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Food web from the Ancestral Puebloans (Image 1)

A sample food web from the Ancestral Puebloan southwestern U.S.


A sample food web from the Ancestral Puebloan southwestern U.S. with red nodes representing primary producers, orange nodes representing primary consumers, yellow-orange nodes representing omnivores and true-yellow nodes are true carnivores. The draft food web was created with the program Network3D from foodwebs.org. [You can view this sample food web from a different angle Here.] [Image 1 of 4 related images. See Image 2.]

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Stefani Crabtree, a postdoctoral fellow in human behavioral ecology in the Department of Anthropology at PennState University, and a team of researchers reconstructed food webs from the Ancestral Puebloan Southwestern U.S. that show the complexity and interconnectedness of humans, other animals, and crops, and the environment in an area of uncertain climate and resources. The researchers believe that climate change and human decisions then may shed light on future human choices.

"As southwestern archaeologists, we know that Ancestral Puebloan people were intrinsically connected to the environment, but, most food webs have omitted humans," says Crabtree.

Unlike traditional food webs, which map the interaction of all the animals and plants in an area but don't typically emphasize the human component, Crabtree and colleagues created a digital food web that captures all categories of consumers and what's consumed. The digital food web can be defined for specific time periods and can also represent food webs after major food sources or predators disappear from an area. If an area suddenly becomes devoid of deer or humans or corn, for example, a food web of that situation can show where predators went to find prey, or which prey thrived for lack of a predator.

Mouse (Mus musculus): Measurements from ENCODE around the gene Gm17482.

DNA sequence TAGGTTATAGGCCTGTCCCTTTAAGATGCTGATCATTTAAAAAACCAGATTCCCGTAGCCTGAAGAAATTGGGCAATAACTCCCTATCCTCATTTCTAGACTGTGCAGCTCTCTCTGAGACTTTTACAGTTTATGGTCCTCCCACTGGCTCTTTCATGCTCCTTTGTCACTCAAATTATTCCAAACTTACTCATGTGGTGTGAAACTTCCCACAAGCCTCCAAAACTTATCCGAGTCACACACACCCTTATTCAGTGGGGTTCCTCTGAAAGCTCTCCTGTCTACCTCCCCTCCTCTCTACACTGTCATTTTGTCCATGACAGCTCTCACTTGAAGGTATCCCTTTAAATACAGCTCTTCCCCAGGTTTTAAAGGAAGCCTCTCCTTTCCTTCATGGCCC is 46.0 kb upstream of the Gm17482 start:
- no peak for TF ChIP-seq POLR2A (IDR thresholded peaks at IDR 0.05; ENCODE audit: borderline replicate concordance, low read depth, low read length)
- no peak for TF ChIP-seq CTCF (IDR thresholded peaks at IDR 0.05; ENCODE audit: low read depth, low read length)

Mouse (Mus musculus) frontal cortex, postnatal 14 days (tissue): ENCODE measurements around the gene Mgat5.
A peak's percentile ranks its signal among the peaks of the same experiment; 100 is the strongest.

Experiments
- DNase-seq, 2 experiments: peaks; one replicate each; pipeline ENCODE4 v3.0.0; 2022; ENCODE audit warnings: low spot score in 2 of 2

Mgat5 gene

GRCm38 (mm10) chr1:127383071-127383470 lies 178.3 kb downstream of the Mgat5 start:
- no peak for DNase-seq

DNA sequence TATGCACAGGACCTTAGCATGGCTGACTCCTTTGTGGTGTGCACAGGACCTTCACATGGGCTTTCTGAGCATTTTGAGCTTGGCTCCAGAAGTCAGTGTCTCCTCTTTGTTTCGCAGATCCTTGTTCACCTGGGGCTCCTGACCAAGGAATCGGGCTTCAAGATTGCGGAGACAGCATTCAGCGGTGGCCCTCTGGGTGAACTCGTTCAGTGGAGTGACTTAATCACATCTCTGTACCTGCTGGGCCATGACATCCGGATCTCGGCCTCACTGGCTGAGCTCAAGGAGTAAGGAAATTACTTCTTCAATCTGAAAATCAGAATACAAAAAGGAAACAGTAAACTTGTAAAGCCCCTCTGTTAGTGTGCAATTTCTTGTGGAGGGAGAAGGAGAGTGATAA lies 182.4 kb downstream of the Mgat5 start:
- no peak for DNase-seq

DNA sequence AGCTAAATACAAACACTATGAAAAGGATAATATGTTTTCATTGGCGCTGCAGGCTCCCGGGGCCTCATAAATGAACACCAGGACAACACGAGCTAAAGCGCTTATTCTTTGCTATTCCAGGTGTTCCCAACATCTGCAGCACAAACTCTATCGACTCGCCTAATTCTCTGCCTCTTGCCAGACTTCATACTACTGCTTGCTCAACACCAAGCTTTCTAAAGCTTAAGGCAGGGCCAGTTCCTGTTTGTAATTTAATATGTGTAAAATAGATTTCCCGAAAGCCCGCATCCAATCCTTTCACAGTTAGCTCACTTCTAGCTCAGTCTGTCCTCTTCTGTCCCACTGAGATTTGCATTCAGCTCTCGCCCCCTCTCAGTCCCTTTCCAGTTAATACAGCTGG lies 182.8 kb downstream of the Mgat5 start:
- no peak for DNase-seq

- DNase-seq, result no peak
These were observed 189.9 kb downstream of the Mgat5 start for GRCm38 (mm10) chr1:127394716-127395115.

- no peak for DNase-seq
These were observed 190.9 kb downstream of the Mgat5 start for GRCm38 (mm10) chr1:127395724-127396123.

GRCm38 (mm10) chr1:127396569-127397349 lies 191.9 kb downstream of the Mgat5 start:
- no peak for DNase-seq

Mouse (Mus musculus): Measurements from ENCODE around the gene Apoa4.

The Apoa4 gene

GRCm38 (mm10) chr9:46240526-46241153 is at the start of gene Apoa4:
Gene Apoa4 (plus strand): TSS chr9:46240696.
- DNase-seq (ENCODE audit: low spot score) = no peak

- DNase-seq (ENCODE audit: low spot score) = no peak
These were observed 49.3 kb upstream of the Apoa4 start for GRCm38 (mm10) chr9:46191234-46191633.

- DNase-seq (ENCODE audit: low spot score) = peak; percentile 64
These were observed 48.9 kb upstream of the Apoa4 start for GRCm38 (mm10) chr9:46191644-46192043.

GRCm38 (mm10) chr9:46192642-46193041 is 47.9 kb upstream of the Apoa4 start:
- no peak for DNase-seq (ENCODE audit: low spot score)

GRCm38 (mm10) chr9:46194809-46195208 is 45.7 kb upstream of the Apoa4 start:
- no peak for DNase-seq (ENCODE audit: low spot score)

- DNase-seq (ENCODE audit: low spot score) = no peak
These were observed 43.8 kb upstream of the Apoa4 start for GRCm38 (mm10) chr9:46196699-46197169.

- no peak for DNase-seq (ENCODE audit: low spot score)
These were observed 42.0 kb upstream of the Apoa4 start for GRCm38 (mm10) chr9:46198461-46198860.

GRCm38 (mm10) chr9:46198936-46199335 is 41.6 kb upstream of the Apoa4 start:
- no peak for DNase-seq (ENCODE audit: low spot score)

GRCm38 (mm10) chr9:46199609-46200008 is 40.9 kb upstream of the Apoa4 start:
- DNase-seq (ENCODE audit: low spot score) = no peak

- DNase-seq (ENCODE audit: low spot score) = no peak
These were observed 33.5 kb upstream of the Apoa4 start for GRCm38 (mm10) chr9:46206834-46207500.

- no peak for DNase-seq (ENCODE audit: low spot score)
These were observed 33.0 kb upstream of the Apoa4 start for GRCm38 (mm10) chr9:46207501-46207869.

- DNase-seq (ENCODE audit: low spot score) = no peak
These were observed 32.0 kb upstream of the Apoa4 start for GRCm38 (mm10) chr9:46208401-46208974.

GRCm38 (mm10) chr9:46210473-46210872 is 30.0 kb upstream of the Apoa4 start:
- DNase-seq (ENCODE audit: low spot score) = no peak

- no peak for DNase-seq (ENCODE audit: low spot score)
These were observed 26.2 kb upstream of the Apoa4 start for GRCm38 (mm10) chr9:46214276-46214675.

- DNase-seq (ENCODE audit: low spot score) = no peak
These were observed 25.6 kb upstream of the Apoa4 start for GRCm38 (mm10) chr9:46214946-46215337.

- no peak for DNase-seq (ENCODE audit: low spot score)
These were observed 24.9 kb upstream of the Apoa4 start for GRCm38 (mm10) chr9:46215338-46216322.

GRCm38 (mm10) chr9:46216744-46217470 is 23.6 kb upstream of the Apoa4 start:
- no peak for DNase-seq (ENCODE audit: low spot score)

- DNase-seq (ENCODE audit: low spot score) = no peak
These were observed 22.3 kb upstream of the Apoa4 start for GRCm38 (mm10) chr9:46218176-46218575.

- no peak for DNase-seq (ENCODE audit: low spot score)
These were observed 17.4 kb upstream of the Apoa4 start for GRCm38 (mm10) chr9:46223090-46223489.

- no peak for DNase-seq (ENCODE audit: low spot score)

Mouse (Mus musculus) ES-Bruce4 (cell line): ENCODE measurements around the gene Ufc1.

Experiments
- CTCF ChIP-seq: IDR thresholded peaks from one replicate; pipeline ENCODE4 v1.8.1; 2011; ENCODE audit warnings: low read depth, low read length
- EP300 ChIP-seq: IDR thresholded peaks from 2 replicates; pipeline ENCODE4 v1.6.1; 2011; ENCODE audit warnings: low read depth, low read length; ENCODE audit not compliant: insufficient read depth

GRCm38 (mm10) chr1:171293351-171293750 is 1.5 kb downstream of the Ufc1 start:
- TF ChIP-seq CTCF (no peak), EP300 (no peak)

The team did not produce just one overall food web, but also food webs corresponding to three archaeological locations and three time periods of Ancestral Pueblo occupation in the area: Grass Mesa Pueblo for Pueblo I, Albert Porter Pueblo for Pueblo II and Sand Canyon Pueblo for Pueblo III. They began with using archaeological assemblages from these sites, incorporating all human prey and all human predators into the food web. Then they included the prey of the primary prey of humans and then predators of these human-prey species. Prey, in this case, includes animals, insects and plants.

Knockout food webs -- webs missing a specific predator or prey -- show the changes and pressures on the food sources substituted for the missing ones, ohe changes that occur when pressure is removed by removing a major consumer. "Knockout food webs are one of the best ways to understand how people interact with the environment," said Crabtree. "Because we can remove something, predator or prey, and see what would happen."

When food becomes scarce, most mobile creatures, animals and insects move to another location. During the time of the Ancestral Puebloans, this was possible and eventually, these people moved to the area of the Rio Grande in New Mexico and other places in New Mexico and Arizona.

In the past, people migrated, said Crabtree. Unless we figure out better strategies, where are we going to migrate out to? We do not have a place to go, she said.

This research was funded in part by the National Science Foundation (NSF) (grant DEB 08-16400) and was conducted while supported by NSF Graduate Research Fellowship DGE 08-06677 and an NSF GROW fellowship.

To learn more about this research, see the Penn State news story Food webs entangle humans, animals, crops and the environment.(Date image taken: 2014-2017; date originally posted to NSF Multimedia Gallery: July 12, 2017)

Credit: Stefani A. Crabtree

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